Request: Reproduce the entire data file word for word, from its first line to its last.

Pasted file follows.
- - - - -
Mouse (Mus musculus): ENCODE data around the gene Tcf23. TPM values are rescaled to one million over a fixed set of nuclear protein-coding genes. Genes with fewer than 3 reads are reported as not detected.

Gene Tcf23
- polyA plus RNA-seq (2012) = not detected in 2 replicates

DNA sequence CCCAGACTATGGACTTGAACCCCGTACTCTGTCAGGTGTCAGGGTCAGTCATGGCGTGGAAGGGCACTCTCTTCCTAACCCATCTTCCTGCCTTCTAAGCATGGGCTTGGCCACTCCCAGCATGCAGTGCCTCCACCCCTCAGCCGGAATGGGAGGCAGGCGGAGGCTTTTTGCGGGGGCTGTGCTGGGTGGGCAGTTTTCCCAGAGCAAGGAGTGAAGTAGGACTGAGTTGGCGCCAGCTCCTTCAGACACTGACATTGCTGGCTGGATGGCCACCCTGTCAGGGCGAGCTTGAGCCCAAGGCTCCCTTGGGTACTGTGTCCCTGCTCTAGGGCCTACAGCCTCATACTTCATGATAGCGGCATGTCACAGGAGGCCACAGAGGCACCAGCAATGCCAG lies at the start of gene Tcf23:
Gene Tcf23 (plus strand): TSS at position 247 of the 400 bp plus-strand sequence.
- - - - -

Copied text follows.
Mouse (Mus musculus): ENCODE data around the gene Tcf23. TPM values are rescaled to one million over a fixed set of nuclear protein-coding genes. Genes with fewer than 3 reads are reported as not detected.

Gene Tcf23
- polyA plus RNA-seq (2012) = not detected in 2 replicates

DNA sequence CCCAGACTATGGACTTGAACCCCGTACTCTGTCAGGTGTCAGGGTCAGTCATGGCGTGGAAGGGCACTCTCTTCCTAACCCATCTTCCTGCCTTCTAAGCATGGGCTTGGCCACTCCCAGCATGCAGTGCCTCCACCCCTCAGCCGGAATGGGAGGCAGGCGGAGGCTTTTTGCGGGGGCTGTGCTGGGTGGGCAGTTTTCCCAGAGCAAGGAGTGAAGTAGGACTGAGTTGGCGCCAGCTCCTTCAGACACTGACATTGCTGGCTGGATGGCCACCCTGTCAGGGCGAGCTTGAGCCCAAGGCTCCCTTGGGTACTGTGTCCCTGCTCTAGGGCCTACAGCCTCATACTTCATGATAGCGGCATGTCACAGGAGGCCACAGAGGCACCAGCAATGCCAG lies at the start of gene Tcf23:
Gene Tcf23 (plus strand): TSS at position 247 of the 400 bp plus-strand sequence.